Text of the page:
“And I told them: You can’t expect West Virginians to trust you if you won’t even tell them the God's-honest truth about what you’re putting in their land.
“But you can expect West Virginians to be the best partners you’ll ever have, who will work with you to extract the resource and find solutions instead of creating roadblocks.
“When it comes to the potential of the Marcellus Shale, I really do believe in complete transparency. We need to put our faith in companies that have proven their reliability and responsibility.
“We need a regulatory framework in place – driven by the state – to effectively extract the natural gas and to attract the billion dollar ethane cracker plants for natural gas production – and the jobs that they would bring to West Virginia.”
“I can tell you that our Marcellus Manufacturing Task Force makes West Virginia the most proactive state in terms of being able utilize this resource effectively and safely, and WVU has the tools to support this industry with the engineering school and the knowledgebase there.
“I truly believe that our state should be given the opportunity to regulate this resource themselves. States know the needs of their people best – and I do not believe that federal regulators should step in here unless the states fail to do their jobs. We do not need the EPA regulating how we move forward on the Marcellus Shale before the states have the opportunity themselves – but just last week, the EPA announced that they would start developing the standards for wastewater disposal, proposing regulations for both coalbed methane and shale gas. In addition, we will soon have to face a new set of EPA rules governing air emissions for oil and gas production. While the EPA has delayed the release of the final rule on these standards by about 30 days, we can expect to see them near the beginning of next spring.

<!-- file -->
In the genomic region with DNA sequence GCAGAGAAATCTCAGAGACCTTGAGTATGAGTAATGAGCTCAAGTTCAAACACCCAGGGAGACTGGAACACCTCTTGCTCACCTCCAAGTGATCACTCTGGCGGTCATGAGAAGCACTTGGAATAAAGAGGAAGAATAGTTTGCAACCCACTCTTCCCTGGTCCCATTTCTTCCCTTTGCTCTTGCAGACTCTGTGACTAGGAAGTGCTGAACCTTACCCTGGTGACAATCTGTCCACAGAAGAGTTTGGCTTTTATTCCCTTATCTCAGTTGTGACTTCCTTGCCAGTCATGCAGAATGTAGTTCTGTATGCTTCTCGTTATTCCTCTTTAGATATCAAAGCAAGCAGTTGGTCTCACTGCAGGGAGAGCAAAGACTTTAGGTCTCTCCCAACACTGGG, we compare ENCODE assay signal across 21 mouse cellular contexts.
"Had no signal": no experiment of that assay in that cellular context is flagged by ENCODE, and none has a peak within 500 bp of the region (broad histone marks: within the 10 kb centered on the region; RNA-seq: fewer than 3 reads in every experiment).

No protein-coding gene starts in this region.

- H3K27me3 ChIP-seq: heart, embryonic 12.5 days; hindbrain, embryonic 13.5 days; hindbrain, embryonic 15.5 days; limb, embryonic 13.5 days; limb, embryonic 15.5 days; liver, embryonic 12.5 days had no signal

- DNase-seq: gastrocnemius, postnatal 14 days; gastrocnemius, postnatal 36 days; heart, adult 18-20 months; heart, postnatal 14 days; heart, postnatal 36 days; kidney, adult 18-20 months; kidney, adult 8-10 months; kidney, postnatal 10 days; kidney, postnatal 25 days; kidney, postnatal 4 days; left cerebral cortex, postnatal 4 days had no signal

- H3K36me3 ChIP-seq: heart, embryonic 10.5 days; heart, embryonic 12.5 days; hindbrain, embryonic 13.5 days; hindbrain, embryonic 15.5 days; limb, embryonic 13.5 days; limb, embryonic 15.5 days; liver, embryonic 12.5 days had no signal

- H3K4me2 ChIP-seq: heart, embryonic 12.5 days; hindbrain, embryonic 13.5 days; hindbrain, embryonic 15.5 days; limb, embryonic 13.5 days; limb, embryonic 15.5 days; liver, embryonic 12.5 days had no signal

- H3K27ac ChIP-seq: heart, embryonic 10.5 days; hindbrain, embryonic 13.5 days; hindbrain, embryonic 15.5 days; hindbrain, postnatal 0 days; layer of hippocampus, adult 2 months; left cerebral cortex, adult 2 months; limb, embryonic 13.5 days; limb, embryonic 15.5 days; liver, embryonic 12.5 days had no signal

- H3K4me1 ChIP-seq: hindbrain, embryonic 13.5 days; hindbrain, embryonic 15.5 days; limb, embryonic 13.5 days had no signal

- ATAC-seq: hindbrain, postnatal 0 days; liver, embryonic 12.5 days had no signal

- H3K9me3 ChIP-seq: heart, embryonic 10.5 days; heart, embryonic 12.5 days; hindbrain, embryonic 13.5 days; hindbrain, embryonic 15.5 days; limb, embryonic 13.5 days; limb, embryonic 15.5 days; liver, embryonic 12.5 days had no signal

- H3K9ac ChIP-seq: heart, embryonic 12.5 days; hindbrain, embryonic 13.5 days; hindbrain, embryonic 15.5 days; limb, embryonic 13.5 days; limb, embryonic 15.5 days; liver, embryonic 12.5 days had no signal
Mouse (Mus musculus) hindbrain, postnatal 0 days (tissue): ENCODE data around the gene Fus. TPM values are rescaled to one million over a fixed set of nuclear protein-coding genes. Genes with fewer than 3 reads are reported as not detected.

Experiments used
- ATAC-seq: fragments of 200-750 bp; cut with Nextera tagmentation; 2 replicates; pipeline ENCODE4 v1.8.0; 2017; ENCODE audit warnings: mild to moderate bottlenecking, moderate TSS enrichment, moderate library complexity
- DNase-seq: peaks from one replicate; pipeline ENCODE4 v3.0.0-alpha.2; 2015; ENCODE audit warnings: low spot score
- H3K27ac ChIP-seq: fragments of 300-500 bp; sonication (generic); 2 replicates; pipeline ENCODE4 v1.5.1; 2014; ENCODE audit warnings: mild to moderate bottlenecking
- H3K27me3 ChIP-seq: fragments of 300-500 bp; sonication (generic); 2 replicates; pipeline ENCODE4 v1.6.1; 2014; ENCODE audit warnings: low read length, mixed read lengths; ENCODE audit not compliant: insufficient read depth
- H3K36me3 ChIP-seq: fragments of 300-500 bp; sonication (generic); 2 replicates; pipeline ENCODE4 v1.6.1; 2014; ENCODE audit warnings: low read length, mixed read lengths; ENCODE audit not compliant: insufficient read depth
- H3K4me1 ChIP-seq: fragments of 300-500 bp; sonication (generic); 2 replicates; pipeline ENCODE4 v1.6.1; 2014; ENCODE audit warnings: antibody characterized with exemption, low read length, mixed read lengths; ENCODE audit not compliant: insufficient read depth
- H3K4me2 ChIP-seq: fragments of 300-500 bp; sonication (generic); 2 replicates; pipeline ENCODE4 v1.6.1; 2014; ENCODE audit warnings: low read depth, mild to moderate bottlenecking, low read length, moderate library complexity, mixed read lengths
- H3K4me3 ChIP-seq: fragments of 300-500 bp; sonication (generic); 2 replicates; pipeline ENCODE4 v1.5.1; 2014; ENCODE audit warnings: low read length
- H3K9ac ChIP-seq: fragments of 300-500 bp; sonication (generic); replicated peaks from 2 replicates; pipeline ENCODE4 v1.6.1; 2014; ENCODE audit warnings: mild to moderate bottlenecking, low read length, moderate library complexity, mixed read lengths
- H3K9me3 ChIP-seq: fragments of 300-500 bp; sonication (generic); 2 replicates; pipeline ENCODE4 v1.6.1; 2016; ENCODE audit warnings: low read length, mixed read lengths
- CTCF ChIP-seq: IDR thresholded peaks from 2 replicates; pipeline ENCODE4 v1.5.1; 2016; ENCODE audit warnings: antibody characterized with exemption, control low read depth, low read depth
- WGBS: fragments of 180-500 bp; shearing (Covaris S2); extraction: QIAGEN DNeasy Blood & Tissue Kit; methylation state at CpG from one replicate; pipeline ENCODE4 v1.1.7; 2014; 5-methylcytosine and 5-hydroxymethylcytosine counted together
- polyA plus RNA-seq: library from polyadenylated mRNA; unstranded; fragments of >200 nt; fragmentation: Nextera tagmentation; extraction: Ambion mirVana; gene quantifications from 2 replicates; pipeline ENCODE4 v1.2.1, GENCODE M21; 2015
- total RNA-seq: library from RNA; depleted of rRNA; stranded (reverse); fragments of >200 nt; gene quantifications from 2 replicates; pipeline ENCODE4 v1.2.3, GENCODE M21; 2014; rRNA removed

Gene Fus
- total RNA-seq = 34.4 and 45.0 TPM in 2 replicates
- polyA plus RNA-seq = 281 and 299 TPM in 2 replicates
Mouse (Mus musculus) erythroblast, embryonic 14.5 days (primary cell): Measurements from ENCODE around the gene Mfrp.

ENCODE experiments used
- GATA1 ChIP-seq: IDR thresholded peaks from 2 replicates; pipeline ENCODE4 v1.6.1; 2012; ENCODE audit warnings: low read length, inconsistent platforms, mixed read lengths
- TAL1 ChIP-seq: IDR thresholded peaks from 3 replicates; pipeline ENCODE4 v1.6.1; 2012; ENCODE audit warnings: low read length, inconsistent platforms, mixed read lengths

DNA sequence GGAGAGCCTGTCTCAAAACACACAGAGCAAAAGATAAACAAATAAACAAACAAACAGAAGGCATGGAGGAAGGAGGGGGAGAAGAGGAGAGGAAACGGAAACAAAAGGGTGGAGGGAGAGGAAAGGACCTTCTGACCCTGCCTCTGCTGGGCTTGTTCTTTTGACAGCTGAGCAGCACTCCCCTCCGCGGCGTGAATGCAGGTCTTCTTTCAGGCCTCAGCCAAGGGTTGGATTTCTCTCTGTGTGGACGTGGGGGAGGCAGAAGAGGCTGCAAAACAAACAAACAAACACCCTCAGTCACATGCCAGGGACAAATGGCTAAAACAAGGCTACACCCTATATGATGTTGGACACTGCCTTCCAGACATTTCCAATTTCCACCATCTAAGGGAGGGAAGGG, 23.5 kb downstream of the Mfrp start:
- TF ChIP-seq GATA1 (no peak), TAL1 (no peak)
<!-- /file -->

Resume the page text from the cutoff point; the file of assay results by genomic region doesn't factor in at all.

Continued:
“I would caution the EPA: more overreach is the last thing we need. …
“… I hope that the EPA will work as a partner with our state Department of Environmental Protection, which already has air and water quality rules that the gas and oil industries are required to meet.
“And my message to our state regulatory agencies and our state legislators would be: do not miss this opportunity. Do not miss out on the potential that lies in the Marcellus not only for energy – but also for job creation and economic development and the rebirth of a region.”